Hanging mesh screens are a standard screen in manufactured fireplaces and sometimes masonry fireplaces as well. The screen consists of coiled steel wire woven into individual panels. The woven panels will have rings along one edge and are designed to hang from small rod. The screen panels slide back and forth along the rod as needed, much like a shower curtain. While this type of screen is low cost, there is no rigid barrier like free standing screens and should not be relied upon to keep children or pets out of the fireplace, or stop a log that rolls free from a fireplace grate. When ordering, look for screen panels that are 20 to 30% wider than the actual fireplace opening. This ensures that the screen has the proper draped look when fully closed.
Single panel solid screens are similar to single panel screens with doors, but instead, there is only a perimeter frame with a single field of mesh screening. The screens are purposely lightweight and easy to move in order to access the fire.
Rumford style screens are a style of hearth that has an opening that is nearly square. These screens consist of a tall perimeter frame and a curved front frame, creating a screen that curves into the room from the fireplace, such as this Pilgrim Rumford Screen.
Decorative screens, being those with no mesh or very large openings, are not meant to be used with a wood fire as they cannot prevent sparks or embers from flying out of the fireplace. They work best with inoperable wood burning fireplaces or with gas fireplaces, and they provide an artistic aesthetic while breaking up the dark opening of a fireplace that is not in use.
Note: Any time a customer has an operable wood burning fireplace, they need to have a screen. There is no instance of a fire that does not pose a risk to a home, and this risk is increased when burning softwoods or damp fuel logs. Softwoods and damp fuel logs will have a tendency to pop and crack as pockets of moisture are encountered, sending flaming embers flying. A screen is the only barrier to stopping these embers. We recommend leaving a screen in place at all times if pets or children are in the home, as embers can stay hot for up to 24 hours after a fire has "burned out". It's also a good prevention against ash being tracked through the house by an inquisitive cat or dog.
While screens of this style are optional for gas fireplaces, direct vent gas fireplaces are required to be sold with a safety screen that covers the glass surface. These screens usually attach to the face of the fireplace to provide additional protection for your loved ones or animals from hot surfaces.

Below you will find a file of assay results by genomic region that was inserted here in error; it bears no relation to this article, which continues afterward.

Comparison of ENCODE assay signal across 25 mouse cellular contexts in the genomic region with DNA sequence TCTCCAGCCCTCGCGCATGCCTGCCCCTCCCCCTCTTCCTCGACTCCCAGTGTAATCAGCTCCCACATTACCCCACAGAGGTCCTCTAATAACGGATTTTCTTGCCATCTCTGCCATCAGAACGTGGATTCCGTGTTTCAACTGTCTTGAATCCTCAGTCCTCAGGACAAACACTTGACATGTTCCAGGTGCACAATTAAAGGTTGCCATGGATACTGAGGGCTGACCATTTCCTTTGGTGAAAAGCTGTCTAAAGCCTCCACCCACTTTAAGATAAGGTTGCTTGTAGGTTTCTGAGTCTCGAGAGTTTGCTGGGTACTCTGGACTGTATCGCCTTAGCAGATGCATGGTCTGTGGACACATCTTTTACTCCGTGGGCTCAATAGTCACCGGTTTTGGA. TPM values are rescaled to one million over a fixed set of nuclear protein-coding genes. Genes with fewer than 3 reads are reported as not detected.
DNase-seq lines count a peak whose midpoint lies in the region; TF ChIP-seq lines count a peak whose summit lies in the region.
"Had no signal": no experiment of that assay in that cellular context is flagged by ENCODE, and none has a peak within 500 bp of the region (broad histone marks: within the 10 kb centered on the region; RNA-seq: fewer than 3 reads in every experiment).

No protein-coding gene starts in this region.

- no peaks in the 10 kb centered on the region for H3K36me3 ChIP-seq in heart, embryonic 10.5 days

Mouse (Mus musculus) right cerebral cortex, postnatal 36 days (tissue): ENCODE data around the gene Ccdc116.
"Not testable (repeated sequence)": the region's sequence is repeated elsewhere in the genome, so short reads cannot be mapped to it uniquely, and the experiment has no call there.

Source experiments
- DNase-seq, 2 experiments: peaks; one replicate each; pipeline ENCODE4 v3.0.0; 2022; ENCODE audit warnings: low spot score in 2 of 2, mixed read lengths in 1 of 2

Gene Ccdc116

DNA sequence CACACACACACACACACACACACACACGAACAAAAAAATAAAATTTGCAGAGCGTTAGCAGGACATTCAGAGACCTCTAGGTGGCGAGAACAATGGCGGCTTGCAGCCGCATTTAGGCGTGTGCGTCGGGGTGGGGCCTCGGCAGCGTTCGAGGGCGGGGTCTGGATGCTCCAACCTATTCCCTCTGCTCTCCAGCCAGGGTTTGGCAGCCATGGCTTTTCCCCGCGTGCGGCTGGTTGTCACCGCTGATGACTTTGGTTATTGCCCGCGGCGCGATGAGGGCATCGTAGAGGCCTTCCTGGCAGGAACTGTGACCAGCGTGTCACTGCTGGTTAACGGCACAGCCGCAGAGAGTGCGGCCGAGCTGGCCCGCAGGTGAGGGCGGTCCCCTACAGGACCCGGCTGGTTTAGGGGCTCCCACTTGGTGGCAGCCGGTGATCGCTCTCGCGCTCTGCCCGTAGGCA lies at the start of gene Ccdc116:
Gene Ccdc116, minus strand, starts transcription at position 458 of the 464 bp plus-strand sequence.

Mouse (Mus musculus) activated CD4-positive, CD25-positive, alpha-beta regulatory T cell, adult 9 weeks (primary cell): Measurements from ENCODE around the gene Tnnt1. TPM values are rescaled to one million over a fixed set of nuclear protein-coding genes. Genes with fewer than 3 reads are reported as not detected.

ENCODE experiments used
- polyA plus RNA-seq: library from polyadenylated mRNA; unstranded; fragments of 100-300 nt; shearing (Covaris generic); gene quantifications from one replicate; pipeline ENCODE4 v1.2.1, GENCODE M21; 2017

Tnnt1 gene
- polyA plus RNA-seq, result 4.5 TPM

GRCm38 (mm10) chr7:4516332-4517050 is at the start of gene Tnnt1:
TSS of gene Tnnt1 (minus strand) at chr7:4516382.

There are some elements that you want to look for when picking out your fireplace screen. You want to be sure the legs of the screen are thick and sturdy, to help the screen keep from tipping over. Are there gaps between the screen and any part of the frame the screen is attached to? These gaps could allow sparks to get through and cause a fire. Are the side panels hinged? Having these panels hinged allows for you to position the frame differently depending on your needs. Some screens don't have side panels and are designed to sit flush against the fireplace.
While you can use glass doors during the operation of a fireplace, but it is recommended to leave them open for the first 15 minutes of the burn to allow them to warm gradually and prevent shattering from thermal shock. Flying embers and sparks won't have any effect on the glass doors, and a strong enough log impact could possibly break one of the glass panes, but if you are using a grate and not overbuilding the fire you shouldn't have that problem. Glass doors have large enough gaps between the panes for the fire to receive enough oxygen and sealed glass doors will have an air control flap that can be opened to allow oxygen to feed the fire.
Some screens have handles. Handles are a very useful feature allowing you to easily move the screen out of the way when you need to tend to the fire. Consider this, especially if you're looking at a screen that does not have hinged doors to access the fireplace.